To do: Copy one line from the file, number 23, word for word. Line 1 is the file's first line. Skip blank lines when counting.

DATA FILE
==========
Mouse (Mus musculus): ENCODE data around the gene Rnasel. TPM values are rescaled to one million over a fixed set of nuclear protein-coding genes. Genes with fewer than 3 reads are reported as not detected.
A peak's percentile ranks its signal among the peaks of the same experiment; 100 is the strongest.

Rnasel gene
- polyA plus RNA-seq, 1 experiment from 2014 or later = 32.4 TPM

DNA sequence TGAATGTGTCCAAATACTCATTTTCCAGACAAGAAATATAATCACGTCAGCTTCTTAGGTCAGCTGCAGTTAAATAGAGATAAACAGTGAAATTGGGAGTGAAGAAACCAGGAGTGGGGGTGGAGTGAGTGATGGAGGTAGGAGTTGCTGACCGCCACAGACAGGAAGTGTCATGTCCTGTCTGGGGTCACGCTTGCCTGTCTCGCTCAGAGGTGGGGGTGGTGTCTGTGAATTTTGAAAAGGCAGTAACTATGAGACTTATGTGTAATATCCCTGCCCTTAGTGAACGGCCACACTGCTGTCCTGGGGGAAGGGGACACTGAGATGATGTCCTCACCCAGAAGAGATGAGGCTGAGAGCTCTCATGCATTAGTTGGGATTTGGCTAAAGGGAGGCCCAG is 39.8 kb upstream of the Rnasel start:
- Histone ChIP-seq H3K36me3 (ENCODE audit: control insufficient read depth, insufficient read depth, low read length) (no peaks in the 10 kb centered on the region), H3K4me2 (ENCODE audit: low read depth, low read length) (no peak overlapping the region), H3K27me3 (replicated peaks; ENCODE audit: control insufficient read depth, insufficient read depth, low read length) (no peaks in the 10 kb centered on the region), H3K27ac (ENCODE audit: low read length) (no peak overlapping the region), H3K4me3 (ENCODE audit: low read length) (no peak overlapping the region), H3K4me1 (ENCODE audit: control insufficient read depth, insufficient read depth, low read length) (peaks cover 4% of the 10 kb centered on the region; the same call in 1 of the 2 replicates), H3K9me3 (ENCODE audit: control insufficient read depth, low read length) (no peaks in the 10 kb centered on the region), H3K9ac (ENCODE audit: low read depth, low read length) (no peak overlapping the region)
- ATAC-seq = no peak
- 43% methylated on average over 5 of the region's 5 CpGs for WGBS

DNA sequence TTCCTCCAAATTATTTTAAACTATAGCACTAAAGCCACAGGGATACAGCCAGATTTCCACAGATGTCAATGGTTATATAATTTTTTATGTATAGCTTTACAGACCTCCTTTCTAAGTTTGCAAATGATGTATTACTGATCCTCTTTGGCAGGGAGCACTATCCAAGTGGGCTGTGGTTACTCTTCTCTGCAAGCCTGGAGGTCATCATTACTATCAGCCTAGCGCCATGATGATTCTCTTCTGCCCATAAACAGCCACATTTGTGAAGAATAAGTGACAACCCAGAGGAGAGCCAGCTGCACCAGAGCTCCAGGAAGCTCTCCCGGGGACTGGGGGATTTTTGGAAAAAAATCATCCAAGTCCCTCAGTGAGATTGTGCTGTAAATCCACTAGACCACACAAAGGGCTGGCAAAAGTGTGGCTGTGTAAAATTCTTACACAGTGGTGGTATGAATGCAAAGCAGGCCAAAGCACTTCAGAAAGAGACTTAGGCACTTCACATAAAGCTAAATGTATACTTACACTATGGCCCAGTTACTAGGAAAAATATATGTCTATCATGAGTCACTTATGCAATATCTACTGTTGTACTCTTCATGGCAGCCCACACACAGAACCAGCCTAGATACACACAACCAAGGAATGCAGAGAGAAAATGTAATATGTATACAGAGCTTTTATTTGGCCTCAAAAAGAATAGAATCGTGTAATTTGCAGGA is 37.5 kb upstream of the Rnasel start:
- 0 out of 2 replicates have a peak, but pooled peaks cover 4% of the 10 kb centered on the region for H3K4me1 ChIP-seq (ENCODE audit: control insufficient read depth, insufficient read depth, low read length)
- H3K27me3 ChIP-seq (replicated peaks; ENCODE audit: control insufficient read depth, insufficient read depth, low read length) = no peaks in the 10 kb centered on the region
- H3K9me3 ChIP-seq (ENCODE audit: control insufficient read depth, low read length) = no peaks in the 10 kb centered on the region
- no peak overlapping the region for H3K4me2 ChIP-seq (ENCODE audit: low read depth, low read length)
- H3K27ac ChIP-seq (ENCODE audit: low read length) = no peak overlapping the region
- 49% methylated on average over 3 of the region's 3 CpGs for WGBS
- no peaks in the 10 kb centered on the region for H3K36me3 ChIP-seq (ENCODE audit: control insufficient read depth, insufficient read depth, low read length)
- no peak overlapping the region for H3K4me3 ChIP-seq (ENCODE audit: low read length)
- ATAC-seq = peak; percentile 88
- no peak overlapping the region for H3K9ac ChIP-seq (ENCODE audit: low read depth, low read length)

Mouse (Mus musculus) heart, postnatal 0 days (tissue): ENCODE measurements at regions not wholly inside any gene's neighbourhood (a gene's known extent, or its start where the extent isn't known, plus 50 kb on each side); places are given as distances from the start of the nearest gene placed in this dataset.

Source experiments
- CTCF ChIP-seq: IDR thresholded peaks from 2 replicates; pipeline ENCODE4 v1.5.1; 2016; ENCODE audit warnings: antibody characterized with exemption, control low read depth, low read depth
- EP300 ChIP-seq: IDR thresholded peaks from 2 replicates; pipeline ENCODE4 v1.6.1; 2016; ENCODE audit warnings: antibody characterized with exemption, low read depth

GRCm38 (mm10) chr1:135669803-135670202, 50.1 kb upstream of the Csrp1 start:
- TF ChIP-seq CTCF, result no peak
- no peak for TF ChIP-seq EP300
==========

- EP300 ChIP-seq: IDR thresholded peaks from 2 replicates; pipeline ENCODE4 v1.6.1; 2016; ENCODE audit warnings: antibody characterized with exemption, low read depth